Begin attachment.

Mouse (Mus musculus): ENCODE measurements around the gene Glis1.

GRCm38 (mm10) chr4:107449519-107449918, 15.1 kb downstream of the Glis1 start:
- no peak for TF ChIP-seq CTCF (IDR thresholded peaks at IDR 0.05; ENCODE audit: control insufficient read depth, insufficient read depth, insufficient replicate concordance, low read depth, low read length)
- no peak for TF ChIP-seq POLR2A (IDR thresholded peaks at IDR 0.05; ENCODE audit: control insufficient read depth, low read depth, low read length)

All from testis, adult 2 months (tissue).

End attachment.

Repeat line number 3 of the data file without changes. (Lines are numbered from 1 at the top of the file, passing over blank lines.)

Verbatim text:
- no peak for TF ChIP-seq CTCF (IDR thresholded peaks at IDR 0.05; ENCODE audit: control insufficient read depth, insufficient read depth, insufficient replicate concordance, low read depth, low read length)